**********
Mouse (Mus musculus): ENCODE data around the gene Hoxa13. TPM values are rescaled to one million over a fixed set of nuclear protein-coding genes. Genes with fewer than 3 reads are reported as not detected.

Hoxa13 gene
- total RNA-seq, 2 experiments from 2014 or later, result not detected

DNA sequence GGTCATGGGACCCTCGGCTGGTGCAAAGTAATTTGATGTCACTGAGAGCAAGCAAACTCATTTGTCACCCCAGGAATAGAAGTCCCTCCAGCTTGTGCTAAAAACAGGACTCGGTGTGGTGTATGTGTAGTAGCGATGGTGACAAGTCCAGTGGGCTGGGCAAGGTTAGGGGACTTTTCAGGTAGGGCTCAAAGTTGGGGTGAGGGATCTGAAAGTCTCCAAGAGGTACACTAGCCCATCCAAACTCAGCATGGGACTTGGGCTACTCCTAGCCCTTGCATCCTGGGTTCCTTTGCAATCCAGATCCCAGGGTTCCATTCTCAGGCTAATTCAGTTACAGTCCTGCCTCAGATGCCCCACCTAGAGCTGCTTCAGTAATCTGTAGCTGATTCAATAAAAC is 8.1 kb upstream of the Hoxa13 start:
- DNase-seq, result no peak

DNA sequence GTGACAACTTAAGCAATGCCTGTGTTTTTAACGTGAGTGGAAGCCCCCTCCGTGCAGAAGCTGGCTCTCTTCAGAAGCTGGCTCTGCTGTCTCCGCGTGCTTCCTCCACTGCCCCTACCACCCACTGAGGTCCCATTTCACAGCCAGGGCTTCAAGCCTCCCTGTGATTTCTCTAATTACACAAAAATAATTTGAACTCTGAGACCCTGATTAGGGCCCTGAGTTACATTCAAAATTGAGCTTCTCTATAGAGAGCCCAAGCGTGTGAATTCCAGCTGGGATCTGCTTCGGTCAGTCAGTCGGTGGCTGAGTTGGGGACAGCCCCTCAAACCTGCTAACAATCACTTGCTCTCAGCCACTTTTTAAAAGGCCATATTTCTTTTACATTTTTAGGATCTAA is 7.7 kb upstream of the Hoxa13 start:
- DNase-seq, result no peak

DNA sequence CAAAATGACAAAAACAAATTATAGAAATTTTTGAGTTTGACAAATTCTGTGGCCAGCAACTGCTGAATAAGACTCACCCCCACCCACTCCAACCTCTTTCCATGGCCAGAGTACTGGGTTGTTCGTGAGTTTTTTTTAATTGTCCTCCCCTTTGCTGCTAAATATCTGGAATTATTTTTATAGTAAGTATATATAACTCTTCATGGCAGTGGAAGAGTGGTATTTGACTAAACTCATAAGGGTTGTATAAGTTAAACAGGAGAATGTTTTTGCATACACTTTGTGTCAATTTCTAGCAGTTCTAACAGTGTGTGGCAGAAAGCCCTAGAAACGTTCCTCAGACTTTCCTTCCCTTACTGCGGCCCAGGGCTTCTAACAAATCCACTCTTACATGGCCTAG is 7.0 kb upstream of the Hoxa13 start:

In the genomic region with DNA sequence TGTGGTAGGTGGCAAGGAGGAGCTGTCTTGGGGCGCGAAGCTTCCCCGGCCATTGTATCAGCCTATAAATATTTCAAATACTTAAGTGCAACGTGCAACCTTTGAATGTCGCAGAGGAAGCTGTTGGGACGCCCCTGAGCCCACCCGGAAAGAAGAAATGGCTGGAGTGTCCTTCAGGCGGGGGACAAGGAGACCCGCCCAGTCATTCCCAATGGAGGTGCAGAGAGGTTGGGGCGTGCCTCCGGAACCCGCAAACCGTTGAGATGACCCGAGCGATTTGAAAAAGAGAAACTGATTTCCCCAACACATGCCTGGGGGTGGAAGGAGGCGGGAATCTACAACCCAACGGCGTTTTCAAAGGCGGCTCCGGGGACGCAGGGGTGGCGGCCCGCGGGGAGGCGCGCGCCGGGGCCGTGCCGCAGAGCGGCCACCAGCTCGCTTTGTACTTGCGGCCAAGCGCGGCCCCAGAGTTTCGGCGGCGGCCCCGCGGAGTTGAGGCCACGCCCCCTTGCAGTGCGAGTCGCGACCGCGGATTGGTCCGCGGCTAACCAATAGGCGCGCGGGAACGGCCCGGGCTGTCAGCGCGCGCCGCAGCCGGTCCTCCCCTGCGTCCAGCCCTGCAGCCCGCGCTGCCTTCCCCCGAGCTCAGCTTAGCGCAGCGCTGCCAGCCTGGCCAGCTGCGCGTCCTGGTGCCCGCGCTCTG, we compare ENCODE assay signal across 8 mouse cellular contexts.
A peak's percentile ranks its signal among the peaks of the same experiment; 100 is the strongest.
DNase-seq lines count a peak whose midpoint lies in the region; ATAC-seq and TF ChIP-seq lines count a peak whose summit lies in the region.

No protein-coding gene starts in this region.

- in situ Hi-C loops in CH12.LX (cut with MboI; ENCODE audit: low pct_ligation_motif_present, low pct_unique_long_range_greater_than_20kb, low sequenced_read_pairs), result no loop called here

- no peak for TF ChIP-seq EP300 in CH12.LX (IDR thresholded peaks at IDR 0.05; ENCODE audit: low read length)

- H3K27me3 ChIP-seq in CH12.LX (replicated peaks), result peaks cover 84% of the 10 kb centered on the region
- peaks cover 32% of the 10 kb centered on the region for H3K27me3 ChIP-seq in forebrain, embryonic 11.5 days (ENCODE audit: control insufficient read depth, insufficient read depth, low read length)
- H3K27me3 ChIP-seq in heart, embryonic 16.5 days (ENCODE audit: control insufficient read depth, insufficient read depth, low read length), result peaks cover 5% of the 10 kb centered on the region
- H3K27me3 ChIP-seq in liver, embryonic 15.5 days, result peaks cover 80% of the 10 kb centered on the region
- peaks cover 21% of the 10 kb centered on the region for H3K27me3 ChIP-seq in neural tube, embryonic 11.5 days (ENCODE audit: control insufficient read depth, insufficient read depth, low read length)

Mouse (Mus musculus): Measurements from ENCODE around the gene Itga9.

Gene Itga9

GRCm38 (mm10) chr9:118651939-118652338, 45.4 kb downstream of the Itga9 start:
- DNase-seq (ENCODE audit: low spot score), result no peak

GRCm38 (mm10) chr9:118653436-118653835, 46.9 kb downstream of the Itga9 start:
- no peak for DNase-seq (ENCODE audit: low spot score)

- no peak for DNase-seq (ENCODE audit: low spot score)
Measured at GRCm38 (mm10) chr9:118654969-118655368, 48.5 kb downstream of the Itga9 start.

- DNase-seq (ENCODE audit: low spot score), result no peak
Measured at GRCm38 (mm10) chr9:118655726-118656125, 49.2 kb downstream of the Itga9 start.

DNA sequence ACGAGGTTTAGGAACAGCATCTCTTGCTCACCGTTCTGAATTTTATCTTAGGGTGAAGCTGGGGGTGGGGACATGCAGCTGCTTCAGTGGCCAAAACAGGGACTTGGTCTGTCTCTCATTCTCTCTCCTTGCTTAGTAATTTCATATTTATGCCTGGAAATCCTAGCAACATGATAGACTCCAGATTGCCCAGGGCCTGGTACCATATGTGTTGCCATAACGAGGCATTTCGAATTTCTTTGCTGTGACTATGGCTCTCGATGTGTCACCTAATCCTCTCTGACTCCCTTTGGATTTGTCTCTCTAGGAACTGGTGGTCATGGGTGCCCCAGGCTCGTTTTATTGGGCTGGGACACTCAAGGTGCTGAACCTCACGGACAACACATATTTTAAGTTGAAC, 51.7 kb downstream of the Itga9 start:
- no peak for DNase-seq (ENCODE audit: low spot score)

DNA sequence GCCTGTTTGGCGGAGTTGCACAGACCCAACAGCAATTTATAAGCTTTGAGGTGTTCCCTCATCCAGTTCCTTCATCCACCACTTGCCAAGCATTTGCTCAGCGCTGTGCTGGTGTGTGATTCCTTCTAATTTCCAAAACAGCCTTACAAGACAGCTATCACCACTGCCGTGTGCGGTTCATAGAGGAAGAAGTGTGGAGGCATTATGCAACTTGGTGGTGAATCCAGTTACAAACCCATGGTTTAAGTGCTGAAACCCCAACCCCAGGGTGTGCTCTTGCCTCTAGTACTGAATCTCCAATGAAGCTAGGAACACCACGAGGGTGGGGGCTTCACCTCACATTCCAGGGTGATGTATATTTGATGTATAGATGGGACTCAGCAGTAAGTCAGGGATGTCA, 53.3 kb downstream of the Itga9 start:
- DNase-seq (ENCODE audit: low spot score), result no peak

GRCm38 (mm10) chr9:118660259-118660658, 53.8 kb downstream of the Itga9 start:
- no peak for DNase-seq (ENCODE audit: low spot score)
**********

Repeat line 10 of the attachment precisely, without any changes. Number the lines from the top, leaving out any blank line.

A peak's percentile ranks its signal among the peaks of the same experiment; 100 is the strongest.